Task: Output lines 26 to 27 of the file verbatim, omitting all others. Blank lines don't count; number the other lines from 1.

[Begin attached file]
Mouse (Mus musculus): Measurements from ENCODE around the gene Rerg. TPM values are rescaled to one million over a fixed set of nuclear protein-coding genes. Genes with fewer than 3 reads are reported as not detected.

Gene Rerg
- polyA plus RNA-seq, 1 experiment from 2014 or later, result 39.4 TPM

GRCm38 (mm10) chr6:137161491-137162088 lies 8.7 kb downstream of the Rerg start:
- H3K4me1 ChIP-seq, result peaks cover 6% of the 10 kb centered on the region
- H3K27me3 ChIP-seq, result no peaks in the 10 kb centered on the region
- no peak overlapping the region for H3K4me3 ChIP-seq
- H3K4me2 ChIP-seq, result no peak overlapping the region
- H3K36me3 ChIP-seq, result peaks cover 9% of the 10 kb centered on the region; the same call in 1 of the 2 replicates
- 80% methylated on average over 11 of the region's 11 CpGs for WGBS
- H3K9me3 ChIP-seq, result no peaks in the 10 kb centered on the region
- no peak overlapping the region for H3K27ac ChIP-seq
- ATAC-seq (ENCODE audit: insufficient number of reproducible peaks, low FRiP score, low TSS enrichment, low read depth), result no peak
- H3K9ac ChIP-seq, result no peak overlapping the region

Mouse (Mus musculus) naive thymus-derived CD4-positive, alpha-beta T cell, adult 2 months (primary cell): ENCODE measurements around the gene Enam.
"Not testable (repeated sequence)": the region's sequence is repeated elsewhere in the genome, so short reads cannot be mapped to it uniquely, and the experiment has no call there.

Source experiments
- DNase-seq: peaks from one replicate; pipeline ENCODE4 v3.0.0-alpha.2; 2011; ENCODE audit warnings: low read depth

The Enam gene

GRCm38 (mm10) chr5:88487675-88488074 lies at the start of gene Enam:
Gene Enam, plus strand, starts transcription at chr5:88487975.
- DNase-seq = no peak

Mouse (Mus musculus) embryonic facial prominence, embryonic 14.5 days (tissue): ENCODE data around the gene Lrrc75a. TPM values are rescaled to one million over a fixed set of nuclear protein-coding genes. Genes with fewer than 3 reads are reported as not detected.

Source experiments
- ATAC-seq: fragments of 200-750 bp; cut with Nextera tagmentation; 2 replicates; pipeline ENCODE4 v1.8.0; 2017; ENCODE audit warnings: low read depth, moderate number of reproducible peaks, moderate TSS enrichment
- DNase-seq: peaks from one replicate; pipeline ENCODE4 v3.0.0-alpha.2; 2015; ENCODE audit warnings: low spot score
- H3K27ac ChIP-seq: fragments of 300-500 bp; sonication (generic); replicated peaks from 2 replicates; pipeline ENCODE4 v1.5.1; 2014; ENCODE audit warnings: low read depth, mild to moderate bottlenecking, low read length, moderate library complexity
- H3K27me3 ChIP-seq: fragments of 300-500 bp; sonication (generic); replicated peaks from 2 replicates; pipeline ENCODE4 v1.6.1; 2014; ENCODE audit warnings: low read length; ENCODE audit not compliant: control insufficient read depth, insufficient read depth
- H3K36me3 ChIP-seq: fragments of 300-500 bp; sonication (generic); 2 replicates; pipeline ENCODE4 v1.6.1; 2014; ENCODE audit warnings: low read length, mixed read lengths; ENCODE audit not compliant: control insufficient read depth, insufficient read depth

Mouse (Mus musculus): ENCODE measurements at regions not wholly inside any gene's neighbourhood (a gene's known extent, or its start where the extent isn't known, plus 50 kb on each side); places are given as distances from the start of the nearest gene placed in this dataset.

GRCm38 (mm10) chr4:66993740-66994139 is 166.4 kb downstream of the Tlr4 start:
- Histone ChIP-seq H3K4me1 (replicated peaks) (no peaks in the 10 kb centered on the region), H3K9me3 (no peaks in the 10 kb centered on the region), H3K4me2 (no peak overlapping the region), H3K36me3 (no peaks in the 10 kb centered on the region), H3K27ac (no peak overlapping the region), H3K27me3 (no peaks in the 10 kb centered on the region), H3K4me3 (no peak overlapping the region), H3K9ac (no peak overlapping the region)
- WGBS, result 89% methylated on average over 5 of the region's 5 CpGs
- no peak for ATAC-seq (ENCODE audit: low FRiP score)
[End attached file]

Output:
- DNase-seq: peaks from one replicate; pipeline ENCODE4 v3.0.0-alpha.2; 2015; ENCODE audit warnings: low spot score
- H3K27ac ChIP-seq: fragments of 300-500 bp; sonication (generic); replicated peaks from 2 replicates; pipeline ENCODE4 v1.5.1; 2014; ENCODE audit warnings: low read depth, mild to moderate bottlenecking, low read length, moderate library complexity